Which online tools are UU teachers allowed to use from block 2 onward?
When on March 13, the university decided to switch to online classes and exams because of the coronavirus, the discussion started about the privacy of various virtual tools. The programme Zoom and digital proctoring especially came under fire because they were said not to be very strict with the privacy of teachers and students. Zoom is a programme with which you can organise videocalls with groups, and proctoring is used to keep a virtual eye on students taking exams.
During a meeting with the University Council and the university board in April, council members asked the Executive Board to ban Zoom and proctoring. The board members declined to do so. The switch had already caused increased workloads, and banning programmes would do so even more, was their argument. Students who didn’t want to be subjected to proctoring could choose to take their exams on location at a different time. The UU data protection officer Artan Jaquet felt the university’s actions were irresponsible, and said that ‘privacy isn’t yet anchored into the UU’s mind’. During an extra meeting of the University Council and the Executive Board yesterday (July 15), that discussion continued.
Again, the university board was asked to ban Zoom and to offer an alternative to online proctoring. The board members were also asked to elaborate on their arguments on privacy and certain virtual programmes. Moreover, the co-determination council asked that in the future, they be involved earlier on in the decision-making process about privacy. In March, the university did not ask the University Council before making the decision to use Zoom and proctoring.
Rector Henk Kummeling started his speech on the current state of the use of digital tools and privacy by offering his apologies. “I want to emphasise again that the Executive Board feels privacy is of great importance, and the risks have always been discussed during our meetings. That, however, wasn’t always communicated well, and wasn’t made visible in the assessment frameworks we made available. A mea culpa is fitting here.”
However, Kummeling immediately clarified that – partially based on requests from teachers – block 1 will not see a ban on the use of software or apps they use to teach classes, make their classes more interactive, or for surveillance during at-home exams. This may change in block 2 when all the privacy protocols have been completed, and there’s a clearer picture of which virtual tools have passed the privacy tests after block 1, and are still needed.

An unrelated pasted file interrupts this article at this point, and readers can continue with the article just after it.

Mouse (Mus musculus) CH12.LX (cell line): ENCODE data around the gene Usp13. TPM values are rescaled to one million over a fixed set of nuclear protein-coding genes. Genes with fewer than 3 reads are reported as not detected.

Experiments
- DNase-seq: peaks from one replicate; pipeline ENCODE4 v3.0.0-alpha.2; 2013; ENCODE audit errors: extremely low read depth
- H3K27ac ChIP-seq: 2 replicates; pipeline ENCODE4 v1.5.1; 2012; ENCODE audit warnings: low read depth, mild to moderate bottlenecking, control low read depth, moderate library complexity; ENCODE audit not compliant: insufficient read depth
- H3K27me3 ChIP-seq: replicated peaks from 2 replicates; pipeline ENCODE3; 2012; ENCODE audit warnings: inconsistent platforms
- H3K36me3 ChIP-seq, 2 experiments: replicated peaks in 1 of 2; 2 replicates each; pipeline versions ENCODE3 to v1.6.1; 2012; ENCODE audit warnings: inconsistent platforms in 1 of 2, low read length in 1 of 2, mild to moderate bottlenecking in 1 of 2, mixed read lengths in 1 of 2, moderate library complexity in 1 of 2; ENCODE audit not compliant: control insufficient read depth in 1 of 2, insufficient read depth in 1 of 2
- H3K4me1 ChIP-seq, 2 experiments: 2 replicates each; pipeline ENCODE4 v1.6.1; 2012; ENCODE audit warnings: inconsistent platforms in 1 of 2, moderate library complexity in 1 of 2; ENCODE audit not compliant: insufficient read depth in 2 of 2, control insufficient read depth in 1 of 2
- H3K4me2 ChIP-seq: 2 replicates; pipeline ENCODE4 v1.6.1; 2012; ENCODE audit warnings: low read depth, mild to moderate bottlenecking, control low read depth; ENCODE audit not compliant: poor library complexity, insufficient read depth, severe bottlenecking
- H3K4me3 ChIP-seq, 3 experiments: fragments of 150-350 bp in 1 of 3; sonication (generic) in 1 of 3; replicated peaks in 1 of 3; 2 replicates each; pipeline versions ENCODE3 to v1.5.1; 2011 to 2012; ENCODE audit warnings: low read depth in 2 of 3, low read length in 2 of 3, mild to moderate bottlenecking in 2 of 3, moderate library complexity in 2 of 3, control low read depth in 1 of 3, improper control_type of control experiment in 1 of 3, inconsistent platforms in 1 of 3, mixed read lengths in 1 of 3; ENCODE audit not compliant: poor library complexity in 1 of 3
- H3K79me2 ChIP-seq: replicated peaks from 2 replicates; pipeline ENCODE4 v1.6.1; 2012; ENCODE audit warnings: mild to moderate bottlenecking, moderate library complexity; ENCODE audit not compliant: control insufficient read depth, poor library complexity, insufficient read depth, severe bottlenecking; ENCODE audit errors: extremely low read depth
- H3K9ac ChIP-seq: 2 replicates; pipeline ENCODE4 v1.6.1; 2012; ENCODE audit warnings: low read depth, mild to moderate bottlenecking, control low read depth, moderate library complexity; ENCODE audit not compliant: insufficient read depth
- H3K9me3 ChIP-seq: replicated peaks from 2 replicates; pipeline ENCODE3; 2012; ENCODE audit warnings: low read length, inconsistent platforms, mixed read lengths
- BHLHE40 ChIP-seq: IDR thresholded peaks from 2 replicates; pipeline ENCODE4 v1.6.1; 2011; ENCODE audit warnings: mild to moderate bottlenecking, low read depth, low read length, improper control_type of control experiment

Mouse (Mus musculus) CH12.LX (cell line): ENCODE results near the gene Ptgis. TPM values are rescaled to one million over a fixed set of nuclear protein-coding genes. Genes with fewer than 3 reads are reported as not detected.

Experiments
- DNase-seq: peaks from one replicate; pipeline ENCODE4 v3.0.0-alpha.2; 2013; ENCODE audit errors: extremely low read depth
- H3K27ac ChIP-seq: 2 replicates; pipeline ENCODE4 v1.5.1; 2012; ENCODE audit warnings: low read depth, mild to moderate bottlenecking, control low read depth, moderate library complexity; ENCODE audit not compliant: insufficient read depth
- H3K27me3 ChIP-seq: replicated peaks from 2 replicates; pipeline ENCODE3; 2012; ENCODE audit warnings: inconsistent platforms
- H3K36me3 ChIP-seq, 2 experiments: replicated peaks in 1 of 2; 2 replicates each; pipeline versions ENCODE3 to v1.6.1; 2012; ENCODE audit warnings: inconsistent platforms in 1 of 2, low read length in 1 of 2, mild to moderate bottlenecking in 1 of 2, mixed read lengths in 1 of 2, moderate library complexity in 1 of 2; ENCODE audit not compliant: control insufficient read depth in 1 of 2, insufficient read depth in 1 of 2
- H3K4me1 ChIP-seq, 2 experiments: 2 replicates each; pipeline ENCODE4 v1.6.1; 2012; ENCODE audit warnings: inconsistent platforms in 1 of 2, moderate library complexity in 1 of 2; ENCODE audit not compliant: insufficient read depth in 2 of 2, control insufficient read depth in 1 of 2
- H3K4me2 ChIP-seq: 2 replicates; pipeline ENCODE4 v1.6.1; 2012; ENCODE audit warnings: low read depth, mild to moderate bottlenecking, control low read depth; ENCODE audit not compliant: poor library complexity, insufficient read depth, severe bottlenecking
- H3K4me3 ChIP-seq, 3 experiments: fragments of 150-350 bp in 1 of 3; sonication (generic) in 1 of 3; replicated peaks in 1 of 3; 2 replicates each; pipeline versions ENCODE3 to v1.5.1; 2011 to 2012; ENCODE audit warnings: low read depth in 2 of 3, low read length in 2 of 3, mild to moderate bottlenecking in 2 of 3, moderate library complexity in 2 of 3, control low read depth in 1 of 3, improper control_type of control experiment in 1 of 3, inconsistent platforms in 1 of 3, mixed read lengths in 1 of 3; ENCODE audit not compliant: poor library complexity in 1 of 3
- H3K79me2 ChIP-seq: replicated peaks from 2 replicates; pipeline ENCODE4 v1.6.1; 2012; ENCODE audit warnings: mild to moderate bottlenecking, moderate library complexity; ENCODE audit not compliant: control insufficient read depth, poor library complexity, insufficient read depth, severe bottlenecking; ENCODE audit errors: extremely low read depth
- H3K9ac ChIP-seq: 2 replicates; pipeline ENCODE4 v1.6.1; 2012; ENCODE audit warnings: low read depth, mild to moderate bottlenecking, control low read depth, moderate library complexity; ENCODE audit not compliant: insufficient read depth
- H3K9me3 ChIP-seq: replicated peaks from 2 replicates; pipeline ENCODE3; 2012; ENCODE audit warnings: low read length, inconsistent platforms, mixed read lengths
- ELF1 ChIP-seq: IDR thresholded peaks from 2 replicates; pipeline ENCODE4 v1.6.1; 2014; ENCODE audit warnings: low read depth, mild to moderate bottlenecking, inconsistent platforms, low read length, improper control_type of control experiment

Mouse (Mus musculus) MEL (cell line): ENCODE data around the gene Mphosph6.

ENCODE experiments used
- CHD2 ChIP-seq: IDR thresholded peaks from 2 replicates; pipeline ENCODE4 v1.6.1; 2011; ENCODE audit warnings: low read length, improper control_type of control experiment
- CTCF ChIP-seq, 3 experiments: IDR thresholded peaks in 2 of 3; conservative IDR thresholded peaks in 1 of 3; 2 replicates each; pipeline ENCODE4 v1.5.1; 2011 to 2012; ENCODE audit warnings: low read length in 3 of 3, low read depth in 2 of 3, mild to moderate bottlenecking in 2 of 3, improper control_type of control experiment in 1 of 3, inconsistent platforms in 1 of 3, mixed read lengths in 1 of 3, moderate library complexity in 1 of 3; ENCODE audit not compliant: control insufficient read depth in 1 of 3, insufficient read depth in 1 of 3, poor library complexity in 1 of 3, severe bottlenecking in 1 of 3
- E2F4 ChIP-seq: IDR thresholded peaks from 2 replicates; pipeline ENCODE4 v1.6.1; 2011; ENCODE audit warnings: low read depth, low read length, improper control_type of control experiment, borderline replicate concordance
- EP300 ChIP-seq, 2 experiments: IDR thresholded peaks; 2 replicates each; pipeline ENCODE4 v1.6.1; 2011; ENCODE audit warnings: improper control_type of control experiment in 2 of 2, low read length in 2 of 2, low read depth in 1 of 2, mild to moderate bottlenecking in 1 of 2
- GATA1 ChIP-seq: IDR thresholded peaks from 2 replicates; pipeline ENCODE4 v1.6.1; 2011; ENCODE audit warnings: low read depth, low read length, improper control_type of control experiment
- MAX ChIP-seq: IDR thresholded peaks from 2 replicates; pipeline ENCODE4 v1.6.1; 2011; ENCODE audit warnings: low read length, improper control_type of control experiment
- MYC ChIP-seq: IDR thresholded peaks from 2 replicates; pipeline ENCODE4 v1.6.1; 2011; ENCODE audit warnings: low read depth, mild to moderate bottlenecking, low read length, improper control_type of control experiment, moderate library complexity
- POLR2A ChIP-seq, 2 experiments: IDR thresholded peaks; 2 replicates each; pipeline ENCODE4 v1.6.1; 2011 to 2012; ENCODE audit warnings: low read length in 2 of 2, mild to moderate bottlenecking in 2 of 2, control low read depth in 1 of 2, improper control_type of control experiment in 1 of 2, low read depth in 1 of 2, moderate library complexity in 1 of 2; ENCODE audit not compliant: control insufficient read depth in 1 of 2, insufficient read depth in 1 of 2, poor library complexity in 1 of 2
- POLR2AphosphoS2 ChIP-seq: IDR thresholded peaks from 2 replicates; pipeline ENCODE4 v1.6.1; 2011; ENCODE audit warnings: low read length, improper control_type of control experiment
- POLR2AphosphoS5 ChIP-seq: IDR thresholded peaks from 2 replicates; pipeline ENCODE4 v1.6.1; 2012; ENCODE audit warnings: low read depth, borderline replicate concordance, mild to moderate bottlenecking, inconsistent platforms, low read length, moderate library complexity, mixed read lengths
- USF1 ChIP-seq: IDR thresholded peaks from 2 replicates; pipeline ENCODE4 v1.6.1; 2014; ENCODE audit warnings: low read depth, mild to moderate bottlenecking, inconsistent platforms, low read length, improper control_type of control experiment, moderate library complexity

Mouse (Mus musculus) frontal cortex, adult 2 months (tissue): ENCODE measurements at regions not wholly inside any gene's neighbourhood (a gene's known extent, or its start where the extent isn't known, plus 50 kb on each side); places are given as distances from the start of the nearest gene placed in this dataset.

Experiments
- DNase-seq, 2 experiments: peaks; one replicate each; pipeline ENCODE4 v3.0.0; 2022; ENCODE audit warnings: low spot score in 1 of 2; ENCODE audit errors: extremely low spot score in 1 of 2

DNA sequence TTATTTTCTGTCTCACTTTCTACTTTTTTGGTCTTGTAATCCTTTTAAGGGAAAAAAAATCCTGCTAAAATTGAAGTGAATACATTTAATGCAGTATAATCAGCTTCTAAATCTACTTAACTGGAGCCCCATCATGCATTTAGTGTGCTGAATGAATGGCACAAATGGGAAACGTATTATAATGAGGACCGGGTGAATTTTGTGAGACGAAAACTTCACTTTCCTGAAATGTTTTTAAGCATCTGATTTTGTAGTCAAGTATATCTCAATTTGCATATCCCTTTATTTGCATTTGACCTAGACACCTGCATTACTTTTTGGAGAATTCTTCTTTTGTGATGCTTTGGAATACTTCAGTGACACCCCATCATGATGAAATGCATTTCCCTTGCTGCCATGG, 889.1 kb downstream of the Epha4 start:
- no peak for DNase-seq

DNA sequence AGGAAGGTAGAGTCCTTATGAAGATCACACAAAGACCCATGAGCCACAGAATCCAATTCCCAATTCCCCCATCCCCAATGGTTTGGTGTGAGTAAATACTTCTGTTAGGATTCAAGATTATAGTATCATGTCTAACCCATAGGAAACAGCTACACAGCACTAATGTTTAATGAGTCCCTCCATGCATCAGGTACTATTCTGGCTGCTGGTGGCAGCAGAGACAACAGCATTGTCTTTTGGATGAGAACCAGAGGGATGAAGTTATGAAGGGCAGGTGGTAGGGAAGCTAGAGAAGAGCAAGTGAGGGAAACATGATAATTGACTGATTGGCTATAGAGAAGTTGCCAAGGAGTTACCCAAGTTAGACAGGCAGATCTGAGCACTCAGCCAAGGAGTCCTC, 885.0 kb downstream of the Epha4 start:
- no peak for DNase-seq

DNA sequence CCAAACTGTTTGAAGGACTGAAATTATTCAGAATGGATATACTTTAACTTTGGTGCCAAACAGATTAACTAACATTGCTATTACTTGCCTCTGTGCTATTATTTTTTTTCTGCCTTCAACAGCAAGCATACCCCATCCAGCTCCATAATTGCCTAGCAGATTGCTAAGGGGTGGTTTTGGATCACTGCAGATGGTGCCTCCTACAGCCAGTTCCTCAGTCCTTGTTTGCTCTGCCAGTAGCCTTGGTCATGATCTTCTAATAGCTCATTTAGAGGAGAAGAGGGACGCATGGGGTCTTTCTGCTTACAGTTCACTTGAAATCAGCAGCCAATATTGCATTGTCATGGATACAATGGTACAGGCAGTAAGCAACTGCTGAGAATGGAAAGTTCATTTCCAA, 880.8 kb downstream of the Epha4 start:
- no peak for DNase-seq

The UU is now going through the protocols from the privacy law for all virtual programmes. The rector had hoped this would be completed before the summer, but the high workloads meant that this wasn’t possible. The work should be done by mid-September, after which it will be discussed with the University Council, along with the advice of the data protection officer. Only then will the university make the decision of which tools can be used in block 2 and after.
The University Council had compared the UU’s approach to that of the University of Amsterdam, which had gone through all protocols before deciding to use proctoring. To that, the rector responded that the Utrecht programme differs from that at the University of Amsterdam. “We’re using Proctoring Exam. It’s much less privacy-invasive, and it meets the material norms of the privacy law. We’ve also agreed with the provider that they adhere to the privacy laws. Collected data are not sold to third parties or commercial ones, for example. The data of students and teachers remain at the UU and are only used for educational purposes.”
Although the protocols have not been completed, this programme – just like all the other programmes the UU uses – passes the formal privacy test, the rector says. Proctoring Exam had already been used before the corona crisis, in the selection process of medicine students. These past exam weeks, proctoring was used in knowledge exams with large groups of students. For the upcoming academic year, proctoring “is a last resort. Where possible, we test on location.” Students who object to proctoring during exams can take the test on location, as previously agreed. The rector does wonder aloud whether these knowledge tests fit the UU educational model. “I’d like to discuss this the remainder of the calendar year.”
As for the University Council question about the general approach of the board with regards to privacy, the rector stated that they’ve agreed with the data protection officer when he should be formally involved in certain decisions, among other things. “The data protection officer’s assessment is extraordinarily important.” Furthermore, every department and faculty that doesn’t yet have a privacy officer, will get one. With Legal Affairs taking the lead, the work with regards to privacy will be streamlined further.